In the image, there are an estimated 500,000 stars glittering.
NASA (National Aeronautics and Space Administration) often delights the internet with updates on the latest developments related to galaxies, stars and planets within our solar system. It also shares captivating images captured by its many spacecraft. Now, in its most recent Instagram post, the US Space Agency dropped a "magical view" of the heart of the Milky Way galaxy. The image, taken from NASA's James Webb Space Telescope, shows a portion of the dense centre of our home galaxy in unprecedented detail, including never-before-seen features astronomers have yet to explain.
"Wish upon 500,000 stars. Take in this magical view of the heart of our home galaxy. Seen by the @NASAWebb telescope in unprecedented detail, Sagittarius C is a star-forming region about 300 light-years away from the supermassive black hole at the Milky Way's center," NASA wrote in the caption.
Take a look below:
"There's never been any infrared data on this region with the level of resolution and sensitivity we get with Webb, so we are seeing lots of features here for the first time," said the observation team's principal investigator Samuel Crowe, an undergraduate student at the University of Virginia in Charlottesville. "Webb reveals an incredible amount of detail, allowing us to study star formation in this sort of environment in a way that wasn't possible previously," he added, as per NASA's blog post.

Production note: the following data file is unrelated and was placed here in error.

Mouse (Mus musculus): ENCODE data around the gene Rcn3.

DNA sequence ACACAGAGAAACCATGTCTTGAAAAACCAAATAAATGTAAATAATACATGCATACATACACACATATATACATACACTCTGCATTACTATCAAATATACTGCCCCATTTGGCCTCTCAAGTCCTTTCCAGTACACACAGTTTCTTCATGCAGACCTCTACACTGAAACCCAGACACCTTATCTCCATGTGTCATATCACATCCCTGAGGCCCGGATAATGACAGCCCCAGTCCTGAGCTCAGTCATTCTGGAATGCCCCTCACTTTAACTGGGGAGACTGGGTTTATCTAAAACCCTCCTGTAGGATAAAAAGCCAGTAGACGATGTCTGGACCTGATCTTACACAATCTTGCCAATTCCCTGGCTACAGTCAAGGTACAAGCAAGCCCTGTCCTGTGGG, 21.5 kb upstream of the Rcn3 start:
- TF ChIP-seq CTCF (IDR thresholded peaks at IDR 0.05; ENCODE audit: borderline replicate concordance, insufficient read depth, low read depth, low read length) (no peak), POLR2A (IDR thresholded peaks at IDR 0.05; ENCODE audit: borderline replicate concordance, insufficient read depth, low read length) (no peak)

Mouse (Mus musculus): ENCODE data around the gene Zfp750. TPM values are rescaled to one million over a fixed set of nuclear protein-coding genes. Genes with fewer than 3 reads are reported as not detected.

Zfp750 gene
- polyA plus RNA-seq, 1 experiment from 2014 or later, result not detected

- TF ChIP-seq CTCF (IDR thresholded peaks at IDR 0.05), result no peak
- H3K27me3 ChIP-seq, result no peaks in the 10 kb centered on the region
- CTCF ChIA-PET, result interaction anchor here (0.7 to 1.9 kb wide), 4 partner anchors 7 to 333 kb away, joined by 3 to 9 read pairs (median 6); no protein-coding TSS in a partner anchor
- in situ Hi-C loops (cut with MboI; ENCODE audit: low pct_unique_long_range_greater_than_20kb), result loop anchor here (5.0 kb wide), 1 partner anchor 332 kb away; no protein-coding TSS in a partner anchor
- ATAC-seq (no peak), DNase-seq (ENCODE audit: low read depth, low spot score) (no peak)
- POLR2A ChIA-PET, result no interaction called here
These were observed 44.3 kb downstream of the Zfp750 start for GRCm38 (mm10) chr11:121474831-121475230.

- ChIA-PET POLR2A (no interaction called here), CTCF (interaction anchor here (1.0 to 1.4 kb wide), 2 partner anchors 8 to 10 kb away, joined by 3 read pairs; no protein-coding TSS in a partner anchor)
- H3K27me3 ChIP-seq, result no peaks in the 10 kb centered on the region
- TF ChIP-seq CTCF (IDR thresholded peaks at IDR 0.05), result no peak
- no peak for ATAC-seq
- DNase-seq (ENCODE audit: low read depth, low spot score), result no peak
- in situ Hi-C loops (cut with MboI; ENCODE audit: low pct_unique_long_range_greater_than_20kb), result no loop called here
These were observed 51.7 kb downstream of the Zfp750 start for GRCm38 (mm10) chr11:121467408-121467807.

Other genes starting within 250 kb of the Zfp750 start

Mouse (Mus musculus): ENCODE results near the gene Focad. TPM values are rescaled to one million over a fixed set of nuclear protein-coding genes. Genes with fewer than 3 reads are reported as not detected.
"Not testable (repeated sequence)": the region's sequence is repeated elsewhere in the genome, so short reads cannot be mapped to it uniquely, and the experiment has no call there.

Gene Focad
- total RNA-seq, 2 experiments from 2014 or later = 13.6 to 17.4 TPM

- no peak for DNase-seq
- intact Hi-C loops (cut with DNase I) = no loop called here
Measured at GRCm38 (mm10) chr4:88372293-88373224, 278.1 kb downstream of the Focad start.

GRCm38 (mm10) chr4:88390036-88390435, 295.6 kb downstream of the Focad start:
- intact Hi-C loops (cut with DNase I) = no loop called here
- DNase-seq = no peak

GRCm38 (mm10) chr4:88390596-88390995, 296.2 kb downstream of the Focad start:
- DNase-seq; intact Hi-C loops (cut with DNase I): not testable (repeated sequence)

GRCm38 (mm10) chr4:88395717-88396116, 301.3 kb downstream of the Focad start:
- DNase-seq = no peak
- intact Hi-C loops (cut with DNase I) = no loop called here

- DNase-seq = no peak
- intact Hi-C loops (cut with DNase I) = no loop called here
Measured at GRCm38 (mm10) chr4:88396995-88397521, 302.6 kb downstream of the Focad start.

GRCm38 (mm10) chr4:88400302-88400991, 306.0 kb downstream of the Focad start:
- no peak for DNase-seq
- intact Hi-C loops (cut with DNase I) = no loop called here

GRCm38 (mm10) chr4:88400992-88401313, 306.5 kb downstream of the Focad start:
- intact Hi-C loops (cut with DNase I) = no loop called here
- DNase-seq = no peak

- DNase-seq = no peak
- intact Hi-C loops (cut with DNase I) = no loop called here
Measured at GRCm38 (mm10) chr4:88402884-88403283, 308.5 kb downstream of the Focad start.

In the image, there are an estimated 500,000 stars glittering, all ranging in size and age. Among them are a cluster of protostars, or dense masses of dust and gas that are still developing and growing into full-fledged stars - including a massive protostar at the cluster's centre that has more than 30 times the mass of the Sun, the Space Agency said.
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It explained that in the image, protostars are releasing glowing material, creating balls of light that emerge from the formation, which appears dramatically dark in infrared light. "The galactic center is the most extreme environment in our Milky Way galaxy, where current theories of star formation can be put to their most rigorous test," said Jonathan Tan, research professor of astronomy and one of Crowe's advisers at the University of Virginia. Additionally, according to NASA, James Webb spotted ionized hydrogen emissions surrounding the stellar region's lower edge, depicted in cyan in the image.
Now, astronomers are still trying to determine what has created the vast amount of energized gas, which surpasses what would normally be released by young massive stars. The observation team is also intrigued by structures that look like needles within the ionized hydrogen that are arrayed without any order.
"The galactic center is a crowded, tumultuous place. There are turbulent, magnetized gas clouds that are forming stars, which then impact the surrounding gas with their outflowing winds, jets, and radiation," said Ruben Fedriani, a co-investigator of the project at the Instituto Astrofisica de Andalucia in Spain.
"Webb has provided us with a ton of data on this extreme environment, and we are just starting to dig into it," he added.